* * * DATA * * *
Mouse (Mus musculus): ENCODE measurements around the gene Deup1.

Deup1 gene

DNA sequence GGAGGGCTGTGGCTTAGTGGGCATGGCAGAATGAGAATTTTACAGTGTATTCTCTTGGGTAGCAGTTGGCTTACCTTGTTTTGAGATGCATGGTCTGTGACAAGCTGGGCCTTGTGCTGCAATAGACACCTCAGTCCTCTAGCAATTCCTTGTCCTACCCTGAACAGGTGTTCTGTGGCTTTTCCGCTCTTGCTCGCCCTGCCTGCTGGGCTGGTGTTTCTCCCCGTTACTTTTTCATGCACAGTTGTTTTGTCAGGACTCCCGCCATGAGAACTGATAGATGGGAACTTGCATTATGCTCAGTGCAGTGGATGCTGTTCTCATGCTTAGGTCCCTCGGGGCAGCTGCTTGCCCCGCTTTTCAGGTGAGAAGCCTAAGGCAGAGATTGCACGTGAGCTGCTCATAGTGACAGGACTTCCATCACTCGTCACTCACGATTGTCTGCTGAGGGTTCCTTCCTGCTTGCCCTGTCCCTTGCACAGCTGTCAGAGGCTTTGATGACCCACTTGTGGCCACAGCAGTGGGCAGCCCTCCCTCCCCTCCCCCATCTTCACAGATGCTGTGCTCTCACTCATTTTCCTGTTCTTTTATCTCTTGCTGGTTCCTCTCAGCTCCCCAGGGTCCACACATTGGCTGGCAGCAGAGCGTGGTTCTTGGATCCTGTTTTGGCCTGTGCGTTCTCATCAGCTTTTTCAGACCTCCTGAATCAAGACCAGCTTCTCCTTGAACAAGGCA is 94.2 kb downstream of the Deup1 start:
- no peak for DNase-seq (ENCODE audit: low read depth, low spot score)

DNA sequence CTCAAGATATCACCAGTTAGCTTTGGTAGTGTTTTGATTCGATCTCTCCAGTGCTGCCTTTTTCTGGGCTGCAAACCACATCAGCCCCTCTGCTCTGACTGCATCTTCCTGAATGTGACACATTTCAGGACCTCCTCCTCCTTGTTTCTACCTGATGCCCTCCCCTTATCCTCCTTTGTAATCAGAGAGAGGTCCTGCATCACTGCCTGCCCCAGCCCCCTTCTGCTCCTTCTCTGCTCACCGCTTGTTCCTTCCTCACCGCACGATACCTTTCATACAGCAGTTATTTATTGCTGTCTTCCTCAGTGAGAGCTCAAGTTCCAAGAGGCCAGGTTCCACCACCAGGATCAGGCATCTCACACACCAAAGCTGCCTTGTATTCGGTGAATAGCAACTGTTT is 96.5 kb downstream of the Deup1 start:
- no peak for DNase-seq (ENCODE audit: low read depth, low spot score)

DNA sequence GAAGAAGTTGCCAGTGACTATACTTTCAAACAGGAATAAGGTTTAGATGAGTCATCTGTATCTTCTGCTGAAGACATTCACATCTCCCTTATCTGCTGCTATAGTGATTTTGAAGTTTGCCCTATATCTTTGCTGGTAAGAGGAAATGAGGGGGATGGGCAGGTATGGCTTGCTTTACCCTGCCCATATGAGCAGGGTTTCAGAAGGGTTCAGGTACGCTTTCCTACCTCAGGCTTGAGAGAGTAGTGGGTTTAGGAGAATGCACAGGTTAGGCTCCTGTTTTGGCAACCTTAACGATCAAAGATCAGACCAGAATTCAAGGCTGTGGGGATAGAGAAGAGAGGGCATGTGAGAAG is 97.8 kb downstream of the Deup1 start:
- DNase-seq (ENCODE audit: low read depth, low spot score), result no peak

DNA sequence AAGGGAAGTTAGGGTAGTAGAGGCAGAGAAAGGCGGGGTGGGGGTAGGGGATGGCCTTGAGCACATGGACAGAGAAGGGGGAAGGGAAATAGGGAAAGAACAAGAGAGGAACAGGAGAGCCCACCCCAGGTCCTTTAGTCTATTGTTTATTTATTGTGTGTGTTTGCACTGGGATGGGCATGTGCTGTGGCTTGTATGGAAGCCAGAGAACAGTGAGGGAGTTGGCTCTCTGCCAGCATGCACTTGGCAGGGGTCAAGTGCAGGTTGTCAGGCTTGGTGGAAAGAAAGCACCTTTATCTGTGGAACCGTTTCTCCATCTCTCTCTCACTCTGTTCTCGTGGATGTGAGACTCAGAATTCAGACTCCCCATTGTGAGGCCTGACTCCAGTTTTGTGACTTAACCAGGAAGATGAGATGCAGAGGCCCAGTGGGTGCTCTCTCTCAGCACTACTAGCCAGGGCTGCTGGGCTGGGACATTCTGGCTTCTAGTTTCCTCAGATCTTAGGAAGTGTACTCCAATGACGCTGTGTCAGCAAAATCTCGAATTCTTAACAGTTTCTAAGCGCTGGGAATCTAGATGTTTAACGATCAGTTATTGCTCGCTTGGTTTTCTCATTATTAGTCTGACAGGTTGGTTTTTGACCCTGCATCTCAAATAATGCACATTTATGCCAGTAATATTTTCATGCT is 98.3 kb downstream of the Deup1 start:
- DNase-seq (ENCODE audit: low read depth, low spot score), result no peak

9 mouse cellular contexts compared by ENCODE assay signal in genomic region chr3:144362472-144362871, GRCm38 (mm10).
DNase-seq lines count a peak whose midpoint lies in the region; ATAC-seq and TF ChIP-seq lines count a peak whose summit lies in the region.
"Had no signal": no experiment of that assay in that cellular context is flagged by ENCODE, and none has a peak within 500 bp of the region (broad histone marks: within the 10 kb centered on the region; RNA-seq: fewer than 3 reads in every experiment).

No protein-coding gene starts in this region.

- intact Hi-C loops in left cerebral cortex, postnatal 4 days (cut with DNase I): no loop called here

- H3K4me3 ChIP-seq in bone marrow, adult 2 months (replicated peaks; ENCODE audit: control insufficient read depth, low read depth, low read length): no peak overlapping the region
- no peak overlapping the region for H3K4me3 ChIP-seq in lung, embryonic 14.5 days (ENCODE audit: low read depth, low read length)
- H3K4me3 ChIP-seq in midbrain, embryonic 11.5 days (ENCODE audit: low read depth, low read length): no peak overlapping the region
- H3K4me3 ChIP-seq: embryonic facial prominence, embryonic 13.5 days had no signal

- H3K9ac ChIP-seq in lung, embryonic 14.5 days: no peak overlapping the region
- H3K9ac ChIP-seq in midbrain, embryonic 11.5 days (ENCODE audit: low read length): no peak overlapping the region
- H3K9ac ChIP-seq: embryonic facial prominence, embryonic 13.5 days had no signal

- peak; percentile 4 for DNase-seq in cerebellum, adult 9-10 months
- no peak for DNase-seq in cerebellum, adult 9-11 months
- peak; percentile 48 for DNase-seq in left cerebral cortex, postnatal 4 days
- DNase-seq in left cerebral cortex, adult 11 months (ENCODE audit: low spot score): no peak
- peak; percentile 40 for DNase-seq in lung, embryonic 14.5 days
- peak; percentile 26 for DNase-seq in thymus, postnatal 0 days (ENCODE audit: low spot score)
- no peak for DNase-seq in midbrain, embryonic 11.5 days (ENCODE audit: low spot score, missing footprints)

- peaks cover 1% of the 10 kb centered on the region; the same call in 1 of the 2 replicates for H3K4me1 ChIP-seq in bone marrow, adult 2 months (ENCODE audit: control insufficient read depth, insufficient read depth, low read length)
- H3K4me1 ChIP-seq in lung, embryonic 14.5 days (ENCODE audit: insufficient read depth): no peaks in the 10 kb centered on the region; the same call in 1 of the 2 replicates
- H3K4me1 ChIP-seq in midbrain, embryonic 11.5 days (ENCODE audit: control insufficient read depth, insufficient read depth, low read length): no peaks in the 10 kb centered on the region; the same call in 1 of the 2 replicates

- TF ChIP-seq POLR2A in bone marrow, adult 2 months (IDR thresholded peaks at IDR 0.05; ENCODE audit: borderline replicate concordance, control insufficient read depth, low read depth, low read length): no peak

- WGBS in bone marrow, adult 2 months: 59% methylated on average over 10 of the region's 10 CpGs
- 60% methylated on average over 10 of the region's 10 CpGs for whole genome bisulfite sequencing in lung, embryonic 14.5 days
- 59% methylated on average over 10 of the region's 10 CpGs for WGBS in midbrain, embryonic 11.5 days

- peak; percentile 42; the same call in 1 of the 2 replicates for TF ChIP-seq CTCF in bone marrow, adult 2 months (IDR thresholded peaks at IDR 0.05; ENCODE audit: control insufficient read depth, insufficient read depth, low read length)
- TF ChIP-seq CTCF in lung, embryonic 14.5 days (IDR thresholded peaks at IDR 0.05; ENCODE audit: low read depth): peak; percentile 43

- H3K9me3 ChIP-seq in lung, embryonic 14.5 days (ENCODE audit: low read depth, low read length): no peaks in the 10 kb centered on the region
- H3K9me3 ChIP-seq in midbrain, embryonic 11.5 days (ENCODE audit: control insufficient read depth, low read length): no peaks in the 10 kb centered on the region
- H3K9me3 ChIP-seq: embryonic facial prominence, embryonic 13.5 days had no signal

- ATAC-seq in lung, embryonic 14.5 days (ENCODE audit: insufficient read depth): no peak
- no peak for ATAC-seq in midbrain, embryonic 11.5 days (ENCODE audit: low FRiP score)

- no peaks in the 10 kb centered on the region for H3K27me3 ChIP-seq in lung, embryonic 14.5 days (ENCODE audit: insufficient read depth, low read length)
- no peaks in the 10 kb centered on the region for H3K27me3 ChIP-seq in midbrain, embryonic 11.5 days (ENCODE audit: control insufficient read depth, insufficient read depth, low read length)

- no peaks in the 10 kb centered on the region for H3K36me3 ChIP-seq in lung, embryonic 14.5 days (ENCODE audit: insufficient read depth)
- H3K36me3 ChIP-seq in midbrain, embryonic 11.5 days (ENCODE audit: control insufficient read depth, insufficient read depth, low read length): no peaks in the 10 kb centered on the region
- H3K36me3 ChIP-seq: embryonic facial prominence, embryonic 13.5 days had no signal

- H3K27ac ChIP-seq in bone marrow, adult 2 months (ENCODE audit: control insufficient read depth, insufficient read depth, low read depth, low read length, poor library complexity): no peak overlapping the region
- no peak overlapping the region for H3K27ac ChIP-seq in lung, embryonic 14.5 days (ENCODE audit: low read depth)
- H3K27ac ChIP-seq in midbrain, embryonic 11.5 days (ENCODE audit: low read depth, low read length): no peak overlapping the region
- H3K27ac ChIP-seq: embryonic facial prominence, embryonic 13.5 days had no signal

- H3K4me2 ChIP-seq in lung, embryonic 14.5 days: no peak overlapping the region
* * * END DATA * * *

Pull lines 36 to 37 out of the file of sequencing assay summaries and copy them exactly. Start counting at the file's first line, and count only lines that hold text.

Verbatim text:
- 59% methylated on average over 10 of the region's 10 CpGs for WGBS in midbrain, embryonic 11.5 days

- peak; percentile 42; the same call in 1 of the 2 replicates for TF ChIP-seq CTCF in bone marrow, adult 2 months (IDR thresholded peaks at IDR 0.05; ENCODE audit: control insufficient read depth, insufficient read depth, low read length)